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Increase in tax for Sussex Police gets unanimous support

Katy Bourne, the county’s Police & Crime Commissioner, has welcomed a unanimous vote of support from the Sussex Police & Crime Panel members who have today (Friday 1 February) backed her decision to increase the police precept by an extra £2 per month (for an average band D property).

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This recommendation was made after substantial online public consultation by the PCC and 13 focus groups held across Sussex in which people said they would pay more for policing if it increased the visibility of local police.

It also follows discussions that the PCC has had with the Chief Constable and his senior team to understand the demands on Sussex Police. The Force’s analysis of the demands on local policing, investigations, roads policing and the need to vastly improve the 101 service, has led them to request:

  • 100 additional PCSOs going back in to the community to provide a reassuring local presence
  • 50 additional police officers to add to the recruitment drive already underway. (The Force already plans to recruit 800 officers by 2022. 600 of these are needed to replace officers who leave or retire, and 200 will be additional officers.)
  • 50 specialist staff and investigators

Commenting after the meeting, Mrs Bourne said:

“I have been lobbying hard to secure the best possible funding arrangements for policing. I am pleased that the Panel has supported my decision to increase the police precept by its maximum for 2019/20, taking full advantage of the flexibility provided by government.

“I recognise that any increase in taxation at any level will be challenging for some of our residents and this is not a decision I have taken lightly. However, I believe it’s the right one to further strengthen local policing and to enable the Chief Constable to focus his resources in the areas that the public tell me matter most to them.

“Following the precept rise last year and money from reserves, Sussex Police has already embarked on its biggest recruitment programme for ten years, protecting 476 posts under threat and recruiting 270 police officers. Sussex residents have told me that they welcome this but also say they want to see PCSOs back in communities, more police on our roads and a better 101 service.

“I am pleased that the Panel have recognised that I have listened intently to what Sussex residents want and what the Chief Constable needs. With their support, we are now able to take this unique opportunity to recruit even more officers and invest in an all round better service.”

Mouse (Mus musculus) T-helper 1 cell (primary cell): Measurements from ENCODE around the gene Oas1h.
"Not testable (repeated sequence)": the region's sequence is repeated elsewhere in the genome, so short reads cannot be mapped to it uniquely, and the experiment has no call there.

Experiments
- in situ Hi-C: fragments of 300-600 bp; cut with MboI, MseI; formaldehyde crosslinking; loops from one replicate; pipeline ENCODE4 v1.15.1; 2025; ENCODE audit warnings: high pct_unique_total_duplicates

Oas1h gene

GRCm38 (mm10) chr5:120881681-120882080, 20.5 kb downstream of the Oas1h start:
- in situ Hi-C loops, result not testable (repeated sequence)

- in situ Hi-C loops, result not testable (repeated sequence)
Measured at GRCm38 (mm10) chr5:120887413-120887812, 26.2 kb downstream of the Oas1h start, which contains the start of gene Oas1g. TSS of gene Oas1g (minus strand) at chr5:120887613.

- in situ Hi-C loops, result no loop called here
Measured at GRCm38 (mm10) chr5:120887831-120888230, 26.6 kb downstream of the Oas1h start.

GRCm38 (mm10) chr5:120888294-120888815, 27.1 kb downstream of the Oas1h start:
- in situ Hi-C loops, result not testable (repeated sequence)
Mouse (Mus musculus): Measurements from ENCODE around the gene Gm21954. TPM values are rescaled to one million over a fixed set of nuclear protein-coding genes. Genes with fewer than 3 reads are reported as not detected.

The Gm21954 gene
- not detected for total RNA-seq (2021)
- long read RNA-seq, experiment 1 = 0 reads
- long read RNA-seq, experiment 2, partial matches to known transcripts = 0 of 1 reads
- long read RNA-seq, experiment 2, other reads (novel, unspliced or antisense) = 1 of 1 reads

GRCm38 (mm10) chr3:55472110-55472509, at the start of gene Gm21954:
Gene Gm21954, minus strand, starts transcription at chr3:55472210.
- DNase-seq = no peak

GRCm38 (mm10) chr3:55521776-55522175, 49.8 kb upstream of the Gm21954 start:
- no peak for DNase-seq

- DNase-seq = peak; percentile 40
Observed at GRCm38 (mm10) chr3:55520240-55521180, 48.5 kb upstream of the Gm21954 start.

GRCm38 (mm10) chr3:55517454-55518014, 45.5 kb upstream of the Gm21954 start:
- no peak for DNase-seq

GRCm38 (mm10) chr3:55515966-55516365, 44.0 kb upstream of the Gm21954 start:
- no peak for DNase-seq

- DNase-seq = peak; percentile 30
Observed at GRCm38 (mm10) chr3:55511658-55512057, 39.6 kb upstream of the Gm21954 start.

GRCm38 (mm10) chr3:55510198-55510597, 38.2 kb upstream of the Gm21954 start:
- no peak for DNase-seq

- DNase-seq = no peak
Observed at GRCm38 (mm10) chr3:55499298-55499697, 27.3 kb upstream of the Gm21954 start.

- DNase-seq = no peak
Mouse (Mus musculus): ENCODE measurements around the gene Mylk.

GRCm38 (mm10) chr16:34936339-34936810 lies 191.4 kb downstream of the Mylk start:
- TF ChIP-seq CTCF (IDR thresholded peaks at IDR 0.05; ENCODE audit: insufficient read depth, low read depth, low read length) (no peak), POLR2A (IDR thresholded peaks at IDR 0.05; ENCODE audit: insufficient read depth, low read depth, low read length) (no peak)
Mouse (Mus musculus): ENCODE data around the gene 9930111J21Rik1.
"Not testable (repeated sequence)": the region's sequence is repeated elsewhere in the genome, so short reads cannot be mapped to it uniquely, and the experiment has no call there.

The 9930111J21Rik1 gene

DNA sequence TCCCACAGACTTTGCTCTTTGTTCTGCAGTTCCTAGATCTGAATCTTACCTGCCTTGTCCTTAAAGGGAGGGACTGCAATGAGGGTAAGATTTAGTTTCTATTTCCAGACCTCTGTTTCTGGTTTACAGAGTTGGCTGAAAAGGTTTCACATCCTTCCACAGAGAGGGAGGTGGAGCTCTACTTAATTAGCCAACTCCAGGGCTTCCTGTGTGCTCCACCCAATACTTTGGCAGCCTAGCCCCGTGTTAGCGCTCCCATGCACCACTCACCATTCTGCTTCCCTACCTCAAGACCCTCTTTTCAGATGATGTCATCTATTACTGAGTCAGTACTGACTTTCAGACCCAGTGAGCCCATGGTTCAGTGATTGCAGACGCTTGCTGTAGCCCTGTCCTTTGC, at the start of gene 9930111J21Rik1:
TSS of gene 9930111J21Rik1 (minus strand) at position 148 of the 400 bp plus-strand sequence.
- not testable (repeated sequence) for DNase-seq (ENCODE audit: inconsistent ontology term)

If you missed the panel meeting today you can watch it here: https://eastsussex.public-i.tv/core/portal/webcast_interactive/400975 or if you have any questions about the policing precept you can see the PCC’s answers to the most frequently asked questions or submit your own question here: www.sussex-pcc.gov.uk/FAQ The PCC has also published the results of her online survey and focus groups here: www.sussex-pcc.gov.uk/results  

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Appalling dog attack in Tilgate Park, Crawley

Dog left with ear half ripped off.

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At around 12pm on Tuesday 16th of April an off-the -eash dog, reportedly a Dalmatian, was seen attacking another dog in Tilgate Park.

The owner of Ollie, the dog being attacked, had to intervene and physically drag the Dalmatian off.

According to the owner the lady in charge of the Dalmatian allegedly did nothing but shout its name.

She then apparently said:

‘I’m a professional dog walker, I know what I’m doing’ before walking off with the aggressive dog still off the leash.

Ollie was left with gushing blood from his ear which was half ripped off and his shaken owner rushed him to the vet for emergency treatment.

Ollie is now recovering from the attack.

The police were notified but as there was no information on who the lady was, no further action could be taken.

A Facebook appeal for information was started by Tilgate Councillor Francis Guidera the following morning and someone has already come forward with information which may be very helpful and will be passed on to the police.

Ollie’s owners, as if the distress of this experience wasn’t enough, were left with a £1000 bill leaving them with a sizeable excess to pay for the treatment which is ongoing due to the severity of poor Ollie’s injury.

Cllr Guidera said:

“I am absolutely disgusted by this. We have a dog and I can only imagine how distressing this must have been for Ollie and for his owners. Dogs are treated as part of the family and responsible dog walkers are very welcome in Tilgate Park. Irresponsible dog walkers, however, are absolutely not. If someone cannot control a dog, why on earth would they let it off the leash in what is likely the most popular public park in Sussex?”

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